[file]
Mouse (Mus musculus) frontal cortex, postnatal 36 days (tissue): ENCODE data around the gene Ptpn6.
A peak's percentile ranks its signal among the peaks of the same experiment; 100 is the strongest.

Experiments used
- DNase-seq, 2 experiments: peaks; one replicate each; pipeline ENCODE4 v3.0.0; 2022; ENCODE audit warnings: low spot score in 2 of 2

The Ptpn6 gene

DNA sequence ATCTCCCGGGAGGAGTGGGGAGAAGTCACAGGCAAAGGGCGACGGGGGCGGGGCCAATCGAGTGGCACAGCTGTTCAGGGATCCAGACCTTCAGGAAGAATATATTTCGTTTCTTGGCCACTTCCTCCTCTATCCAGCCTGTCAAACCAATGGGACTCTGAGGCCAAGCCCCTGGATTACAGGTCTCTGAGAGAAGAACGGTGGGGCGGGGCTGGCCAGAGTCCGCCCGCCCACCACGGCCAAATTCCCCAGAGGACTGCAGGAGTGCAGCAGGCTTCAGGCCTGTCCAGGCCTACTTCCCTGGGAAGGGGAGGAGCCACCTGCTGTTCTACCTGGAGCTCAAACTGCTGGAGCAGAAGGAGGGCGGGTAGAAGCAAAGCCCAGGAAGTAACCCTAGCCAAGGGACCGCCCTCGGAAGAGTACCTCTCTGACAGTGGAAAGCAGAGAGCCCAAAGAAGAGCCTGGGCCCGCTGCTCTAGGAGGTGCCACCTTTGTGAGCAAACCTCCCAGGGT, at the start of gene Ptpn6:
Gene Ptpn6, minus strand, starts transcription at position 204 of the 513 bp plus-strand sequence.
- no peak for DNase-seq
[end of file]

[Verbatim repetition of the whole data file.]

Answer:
Mouse (Mus musculus) frontal cortex, postnatal 36 days (tissue): ENCODE data around the gene Ptpn6.
A peak's percentile ranks its signal among the peaks of the same experiment; 100 is the strongest.

Experiments used
- DNase-seq, 2 experiments: peaks; one replicate each; pipeline ENCODE4 v3.0.0; 2022; ENCODE audit warnings: low spot score in 2 of 2

The Ptpn6 gene

DNA sequence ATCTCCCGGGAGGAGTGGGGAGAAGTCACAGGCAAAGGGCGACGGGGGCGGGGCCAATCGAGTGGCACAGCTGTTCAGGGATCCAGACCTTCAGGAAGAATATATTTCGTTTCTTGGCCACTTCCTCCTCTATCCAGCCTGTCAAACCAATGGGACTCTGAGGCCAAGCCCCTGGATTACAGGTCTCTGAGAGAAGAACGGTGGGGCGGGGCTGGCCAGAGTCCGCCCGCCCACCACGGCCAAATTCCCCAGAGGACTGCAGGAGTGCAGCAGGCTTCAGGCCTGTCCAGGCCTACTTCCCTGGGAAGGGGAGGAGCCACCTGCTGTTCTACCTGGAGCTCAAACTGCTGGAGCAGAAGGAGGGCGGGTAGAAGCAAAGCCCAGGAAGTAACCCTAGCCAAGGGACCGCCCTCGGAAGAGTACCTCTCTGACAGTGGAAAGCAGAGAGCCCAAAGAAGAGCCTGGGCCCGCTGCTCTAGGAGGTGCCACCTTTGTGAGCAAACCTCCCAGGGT, at the start of gene Ptpn6:
Gene Ptpn6, minus strand, starts transcription at position 204 of the 513 bp plus-strand sequence.
- no peak for DNase-seq